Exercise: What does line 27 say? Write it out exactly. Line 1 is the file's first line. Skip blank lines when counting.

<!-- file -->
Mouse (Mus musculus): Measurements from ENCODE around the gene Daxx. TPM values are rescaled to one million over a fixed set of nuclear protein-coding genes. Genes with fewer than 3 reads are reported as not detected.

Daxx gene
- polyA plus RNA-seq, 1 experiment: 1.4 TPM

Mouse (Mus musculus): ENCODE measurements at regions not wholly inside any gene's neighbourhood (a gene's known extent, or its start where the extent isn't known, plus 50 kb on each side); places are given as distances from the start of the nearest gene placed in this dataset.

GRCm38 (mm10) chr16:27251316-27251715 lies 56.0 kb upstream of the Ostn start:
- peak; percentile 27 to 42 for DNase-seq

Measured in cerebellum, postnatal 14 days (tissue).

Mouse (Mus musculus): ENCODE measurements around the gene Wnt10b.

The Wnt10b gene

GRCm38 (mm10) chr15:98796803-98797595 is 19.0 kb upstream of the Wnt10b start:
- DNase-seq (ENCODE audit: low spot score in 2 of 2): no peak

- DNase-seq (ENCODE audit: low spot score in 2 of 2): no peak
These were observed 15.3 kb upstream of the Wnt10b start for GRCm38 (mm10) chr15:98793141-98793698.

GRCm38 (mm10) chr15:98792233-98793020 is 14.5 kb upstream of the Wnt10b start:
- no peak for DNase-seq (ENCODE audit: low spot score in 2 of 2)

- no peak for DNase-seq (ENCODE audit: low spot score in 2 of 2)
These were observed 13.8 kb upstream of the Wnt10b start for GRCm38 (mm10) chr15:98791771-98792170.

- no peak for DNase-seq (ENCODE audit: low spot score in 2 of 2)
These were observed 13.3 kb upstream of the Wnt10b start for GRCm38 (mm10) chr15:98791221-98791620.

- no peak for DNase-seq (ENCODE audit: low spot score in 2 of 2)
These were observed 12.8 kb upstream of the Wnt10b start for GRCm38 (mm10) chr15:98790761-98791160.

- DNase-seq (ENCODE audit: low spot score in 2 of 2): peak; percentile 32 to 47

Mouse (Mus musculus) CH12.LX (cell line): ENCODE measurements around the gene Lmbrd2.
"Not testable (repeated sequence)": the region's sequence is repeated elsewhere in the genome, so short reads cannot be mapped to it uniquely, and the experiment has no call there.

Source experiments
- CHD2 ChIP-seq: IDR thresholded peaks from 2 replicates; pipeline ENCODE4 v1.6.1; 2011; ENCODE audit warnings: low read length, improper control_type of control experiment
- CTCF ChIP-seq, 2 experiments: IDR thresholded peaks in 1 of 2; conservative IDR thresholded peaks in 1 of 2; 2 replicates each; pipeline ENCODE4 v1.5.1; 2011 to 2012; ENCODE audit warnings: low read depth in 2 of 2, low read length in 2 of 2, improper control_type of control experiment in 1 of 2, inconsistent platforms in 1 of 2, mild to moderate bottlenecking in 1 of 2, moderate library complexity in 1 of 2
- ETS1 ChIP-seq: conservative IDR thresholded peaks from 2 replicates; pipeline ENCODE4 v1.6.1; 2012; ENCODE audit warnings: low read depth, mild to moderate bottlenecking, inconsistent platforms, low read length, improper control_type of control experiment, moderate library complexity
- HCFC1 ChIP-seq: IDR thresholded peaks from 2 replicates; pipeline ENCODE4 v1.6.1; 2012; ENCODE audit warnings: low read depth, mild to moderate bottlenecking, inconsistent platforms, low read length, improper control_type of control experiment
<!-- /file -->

- CTCF ChIP-seq, 2 experiments: IDR thresholded peaks in 1 of 2; conservative IDR thresholded peaks in 1 of 2; 2 replicates each; pipeline ENCODE4 v1.5.1; 2011 to 2012; ENCODE audit warnings: low read depth in 2 of 2, low read length in 2 of 2, improper control_type of control experiment in 1 of 2, inconsistent platforms in 1 of 2, mild to moderate bottlenecking in 1 of 2, moderate library complexity in 1 of 2